knew what we had to do and we did it."
For Nebraska head coach Tom Osborne,
Saturday's nationally televised game
marked his first victory over Oklahoma as a
"Fm elated but also relieved," Osborne
said. "Late in the game things just weren't
going too well for us. It almost seemed like
it (a victory) wasn't meant to be."
Victory made better
Osborne said the player's ability to over
come two turnovers and two disputed
rulings by the officials made the victory
ABC television named running back
Richard Berns the offensive player of the
game with 113 yards rushing and named
Jim Pillen the defensive player of the game.
Pilled had eight tackles and two fumble
Although it is almost assured that Ne
braska will represent the Big Eight in the
Orange Bowl, the Orange Bowl selection
committee wili make its decision today.
"As far as I'm concerned, I'm going to
be pretty mad if they wait another week to
decide a formula," Osborne said.
The Sports Center tennis courts will be
open for students and faculty members
beginning Saturday, Nov. 18 and Sunday,
The courts will be available from 1 p.m.
to 8 pjm. on Saturday and from 10 ajm. to
8 p.m. on Sunday. The fee will be $2 for
students and $4 for faculty members per
court for one hour.
Students and faculty members can sign
for courts with Marge Neberman, Room
107G, at the Sports Center from 9 ajn.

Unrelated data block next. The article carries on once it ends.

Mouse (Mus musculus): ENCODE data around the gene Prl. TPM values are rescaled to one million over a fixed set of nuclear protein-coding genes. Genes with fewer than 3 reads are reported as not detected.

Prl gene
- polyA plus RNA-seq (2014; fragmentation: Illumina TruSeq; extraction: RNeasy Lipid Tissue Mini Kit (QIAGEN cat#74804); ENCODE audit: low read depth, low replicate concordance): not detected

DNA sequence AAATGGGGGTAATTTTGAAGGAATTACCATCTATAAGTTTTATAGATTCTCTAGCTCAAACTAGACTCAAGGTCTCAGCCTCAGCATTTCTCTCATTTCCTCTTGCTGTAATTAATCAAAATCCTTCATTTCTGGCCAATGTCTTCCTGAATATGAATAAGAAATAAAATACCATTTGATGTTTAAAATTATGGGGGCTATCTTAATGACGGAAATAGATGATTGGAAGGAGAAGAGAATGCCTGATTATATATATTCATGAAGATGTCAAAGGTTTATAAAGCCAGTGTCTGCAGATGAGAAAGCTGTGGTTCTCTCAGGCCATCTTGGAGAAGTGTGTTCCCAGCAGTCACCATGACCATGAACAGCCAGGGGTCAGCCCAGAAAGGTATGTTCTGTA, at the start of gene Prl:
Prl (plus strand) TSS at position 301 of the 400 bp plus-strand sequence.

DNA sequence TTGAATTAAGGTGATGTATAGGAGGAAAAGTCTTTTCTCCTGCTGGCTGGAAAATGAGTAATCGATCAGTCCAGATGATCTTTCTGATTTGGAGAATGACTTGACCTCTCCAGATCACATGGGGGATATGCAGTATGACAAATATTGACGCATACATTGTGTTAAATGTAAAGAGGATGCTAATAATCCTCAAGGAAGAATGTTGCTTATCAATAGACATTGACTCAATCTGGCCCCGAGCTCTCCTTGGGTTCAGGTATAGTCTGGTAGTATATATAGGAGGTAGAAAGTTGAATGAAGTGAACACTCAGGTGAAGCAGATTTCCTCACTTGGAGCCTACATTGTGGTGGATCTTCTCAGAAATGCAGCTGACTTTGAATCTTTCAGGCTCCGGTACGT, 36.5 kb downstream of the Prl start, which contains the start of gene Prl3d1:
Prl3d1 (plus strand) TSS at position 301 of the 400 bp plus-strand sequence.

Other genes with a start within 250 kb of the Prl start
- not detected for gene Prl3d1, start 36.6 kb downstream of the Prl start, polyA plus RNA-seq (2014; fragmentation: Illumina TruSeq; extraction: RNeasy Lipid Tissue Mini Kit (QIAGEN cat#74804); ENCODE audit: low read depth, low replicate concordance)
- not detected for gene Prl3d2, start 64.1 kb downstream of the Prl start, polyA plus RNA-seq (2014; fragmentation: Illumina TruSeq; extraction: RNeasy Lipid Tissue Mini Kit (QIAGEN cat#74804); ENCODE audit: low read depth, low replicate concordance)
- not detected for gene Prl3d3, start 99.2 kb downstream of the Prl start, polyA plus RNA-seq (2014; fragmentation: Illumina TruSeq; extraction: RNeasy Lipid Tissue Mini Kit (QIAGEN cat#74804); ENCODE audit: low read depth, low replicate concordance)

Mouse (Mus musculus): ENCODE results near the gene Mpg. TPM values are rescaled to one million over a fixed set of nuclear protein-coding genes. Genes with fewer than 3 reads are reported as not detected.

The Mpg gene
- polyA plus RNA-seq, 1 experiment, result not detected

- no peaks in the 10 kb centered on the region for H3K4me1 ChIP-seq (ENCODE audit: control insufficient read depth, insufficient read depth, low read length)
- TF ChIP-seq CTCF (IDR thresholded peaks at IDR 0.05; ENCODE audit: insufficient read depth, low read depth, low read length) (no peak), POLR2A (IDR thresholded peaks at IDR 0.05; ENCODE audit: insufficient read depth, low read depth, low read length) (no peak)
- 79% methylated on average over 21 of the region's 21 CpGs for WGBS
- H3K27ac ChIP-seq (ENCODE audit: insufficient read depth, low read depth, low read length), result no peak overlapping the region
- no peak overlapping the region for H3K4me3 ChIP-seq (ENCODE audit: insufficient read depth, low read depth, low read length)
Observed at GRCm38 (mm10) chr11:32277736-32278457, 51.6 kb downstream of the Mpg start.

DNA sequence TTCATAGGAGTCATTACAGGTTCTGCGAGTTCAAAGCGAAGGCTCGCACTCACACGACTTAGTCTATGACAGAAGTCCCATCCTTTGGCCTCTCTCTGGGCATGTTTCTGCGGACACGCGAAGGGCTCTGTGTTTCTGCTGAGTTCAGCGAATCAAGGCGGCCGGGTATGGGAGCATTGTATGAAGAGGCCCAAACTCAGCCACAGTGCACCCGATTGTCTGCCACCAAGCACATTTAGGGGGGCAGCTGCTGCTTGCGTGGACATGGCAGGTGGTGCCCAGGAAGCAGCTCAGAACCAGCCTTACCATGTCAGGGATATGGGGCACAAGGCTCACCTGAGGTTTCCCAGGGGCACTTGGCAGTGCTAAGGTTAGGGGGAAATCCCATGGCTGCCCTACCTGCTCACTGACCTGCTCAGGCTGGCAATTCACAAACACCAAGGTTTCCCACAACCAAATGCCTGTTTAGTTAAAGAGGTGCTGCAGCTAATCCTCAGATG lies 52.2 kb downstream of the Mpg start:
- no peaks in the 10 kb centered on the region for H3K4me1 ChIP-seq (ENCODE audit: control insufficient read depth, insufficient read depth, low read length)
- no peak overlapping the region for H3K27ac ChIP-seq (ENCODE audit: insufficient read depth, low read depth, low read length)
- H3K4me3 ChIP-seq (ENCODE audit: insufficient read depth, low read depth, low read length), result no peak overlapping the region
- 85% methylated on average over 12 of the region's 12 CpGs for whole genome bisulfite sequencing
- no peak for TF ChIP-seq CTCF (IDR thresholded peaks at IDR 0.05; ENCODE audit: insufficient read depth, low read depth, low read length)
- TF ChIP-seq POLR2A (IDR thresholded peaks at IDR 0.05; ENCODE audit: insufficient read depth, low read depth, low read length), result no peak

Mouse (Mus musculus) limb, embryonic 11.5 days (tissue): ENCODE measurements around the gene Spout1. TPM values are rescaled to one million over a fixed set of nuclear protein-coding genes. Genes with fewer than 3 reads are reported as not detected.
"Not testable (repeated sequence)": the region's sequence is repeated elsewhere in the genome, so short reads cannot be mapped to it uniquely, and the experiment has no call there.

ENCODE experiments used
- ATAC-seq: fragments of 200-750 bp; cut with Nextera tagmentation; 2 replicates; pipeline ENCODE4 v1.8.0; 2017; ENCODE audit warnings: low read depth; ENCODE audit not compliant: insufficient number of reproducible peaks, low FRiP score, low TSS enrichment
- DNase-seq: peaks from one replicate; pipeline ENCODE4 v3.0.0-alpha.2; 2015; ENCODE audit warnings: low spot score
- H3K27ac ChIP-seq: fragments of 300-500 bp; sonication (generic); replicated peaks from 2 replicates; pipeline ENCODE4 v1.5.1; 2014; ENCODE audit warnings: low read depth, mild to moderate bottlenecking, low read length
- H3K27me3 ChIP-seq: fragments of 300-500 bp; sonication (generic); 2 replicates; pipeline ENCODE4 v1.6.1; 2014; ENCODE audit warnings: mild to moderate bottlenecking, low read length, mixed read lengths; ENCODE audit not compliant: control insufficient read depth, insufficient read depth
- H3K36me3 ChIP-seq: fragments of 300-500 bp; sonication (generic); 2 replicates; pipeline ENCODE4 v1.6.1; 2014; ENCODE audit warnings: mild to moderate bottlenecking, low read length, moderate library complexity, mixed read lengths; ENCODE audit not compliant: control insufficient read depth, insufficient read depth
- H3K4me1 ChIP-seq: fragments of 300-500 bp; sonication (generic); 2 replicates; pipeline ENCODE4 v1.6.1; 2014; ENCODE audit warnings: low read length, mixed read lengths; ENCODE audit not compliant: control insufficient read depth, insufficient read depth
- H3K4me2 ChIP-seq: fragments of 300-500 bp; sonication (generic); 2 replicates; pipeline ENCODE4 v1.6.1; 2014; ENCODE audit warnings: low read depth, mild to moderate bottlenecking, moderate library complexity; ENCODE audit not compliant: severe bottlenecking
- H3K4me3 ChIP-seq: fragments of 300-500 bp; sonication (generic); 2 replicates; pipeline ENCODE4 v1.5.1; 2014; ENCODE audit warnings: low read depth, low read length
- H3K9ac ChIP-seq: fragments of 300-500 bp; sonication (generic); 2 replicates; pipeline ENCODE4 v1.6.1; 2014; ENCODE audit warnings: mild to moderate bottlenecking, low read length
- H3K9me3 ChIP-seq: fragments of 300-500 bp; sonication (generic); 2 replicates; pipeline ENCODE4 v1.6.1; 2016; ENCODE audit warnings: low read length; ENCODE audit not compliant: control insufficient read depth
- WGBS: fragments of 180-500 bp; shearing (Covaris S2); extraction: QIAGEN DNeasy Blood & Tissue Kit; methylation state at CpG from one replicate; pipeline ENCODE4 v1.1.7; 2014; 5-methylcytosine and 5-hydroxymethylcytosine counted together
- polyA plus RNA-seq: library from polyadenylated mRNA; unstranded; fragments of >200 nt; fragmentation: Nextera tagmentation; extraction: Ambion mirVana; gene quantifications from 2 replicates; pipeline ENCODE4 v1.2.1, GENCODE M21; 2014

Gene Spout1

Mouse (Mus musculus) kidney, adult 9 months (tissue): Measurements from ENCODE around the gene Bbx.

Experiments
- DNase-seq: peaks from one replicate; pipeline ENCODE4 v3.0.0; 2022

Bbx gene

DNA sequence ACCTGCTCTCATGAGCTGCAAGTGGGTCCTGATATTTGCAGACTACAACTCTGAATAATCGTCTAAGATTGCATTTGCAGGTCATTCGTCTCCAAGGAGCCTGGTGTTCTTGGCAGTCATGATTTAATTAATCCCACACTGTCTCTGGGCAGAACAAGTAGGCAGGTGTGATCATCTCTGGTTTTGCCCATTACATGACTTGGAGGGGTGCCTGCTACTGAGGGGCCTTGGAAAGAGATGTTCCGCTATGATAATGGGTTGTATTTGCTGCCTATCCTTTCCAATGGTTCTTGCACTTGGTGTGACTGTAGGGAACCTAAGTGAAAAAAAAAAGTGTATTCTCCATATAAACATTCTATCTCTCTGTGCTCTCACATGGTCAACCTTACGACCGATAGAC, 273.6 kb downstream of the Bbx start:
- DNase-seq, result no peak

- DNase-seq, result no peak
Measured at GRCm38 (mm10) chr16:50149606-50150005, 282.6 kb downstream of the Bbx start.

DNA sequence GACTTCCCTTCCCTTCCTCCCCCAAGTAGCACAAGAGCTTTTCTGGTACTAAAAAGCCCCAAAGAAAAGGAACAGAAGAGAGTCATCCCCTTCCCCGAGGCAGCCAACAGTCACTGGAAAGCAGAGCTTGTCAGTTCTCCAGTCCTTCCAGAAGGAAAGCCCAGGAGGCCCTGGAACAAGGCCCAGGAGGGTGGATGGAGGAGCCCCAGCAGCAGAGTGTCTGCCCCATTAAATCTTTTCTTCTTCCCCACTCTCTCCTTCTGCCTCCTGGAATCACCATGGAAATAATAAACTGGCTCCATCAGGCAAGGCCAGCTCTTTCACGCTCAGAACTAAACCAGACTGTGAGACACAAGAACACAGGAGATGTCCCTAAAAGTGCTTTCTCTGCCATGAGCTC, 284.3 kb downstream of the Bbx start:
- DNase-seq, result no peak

until 4 pjn., Monday through Friday.
Locker room speeches: goin' to the beach
By Jim Kay
Senior cornerback Tim Fischer was
weaving his way through the pandemonium
that prevailed in the Nebraska locker room
following the win over Oklahoma.
"We're goin' to the beach," he yelled
above the din. "We're goin' to the beach."
A man in a peach-colored blazer with a
patch declaring his Orange Bowl affiliation
smiled at Fischer and said, "Y'all come
down and see us, now."
It's not official, but if the Huskers re
ceive an invitation as the Big Eight repre
sentative to the Orange Bowl, it will be the
first time in six years that UNL players
have "gone to the beach."
Never in Miami before
"I've never been to Miami before,"
said senior Jim Pillen. "But we're going
there now and it feels great."
"It's beautiful," said Bill Barnett. "It
feels so good to win. I just started crying
on the sideline in the last few minutes."
Tackle Kelvin Clark called it "the great
est feeling I've had in my entire life."
The bedlam in the Nebraska locker
room was in stark contrast to the atmo
sphere following last year's game in Nor
man -and not unlike the feeling in the Ok
lahoma locker room this year.
"It's hard to compare this year's game
to last year's game," said Sooner quarter
back Thomas Lott. "They were two such
One Oklahoma player wept in the
corner by the entrance to the locker room.
OU head coach Barry Switzer, was obvious
ly unfamiliar with discussing a loss.
'Fumbles beat us'
"The fumbles beat us," Switzer said
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don't fumble nine times and expect to
"They did exactly what we thought
they would," Lott said. "We were well pre
pared for them, but you don't know what
will cause those fumbles- a certain type of
hit, lack of concentration, I don't know.
It's just part of the game."
As the Huskers celebrated, Oklahoma la
mented their ability to hang on to the foot
ball. "We fumbled so much it was pitiful,"
Sooner linebacker George Cumby said.
"We held Colorado, last week with a lot of
fumbles but you can't do that and beat a
good team like Nebraska.
"It still looks like the only way to beat
us is when we beat ourselves."
Oklahoma's bowl game future is now in
doubt, but Nebraska's players already may
be feeling the sand between their toes.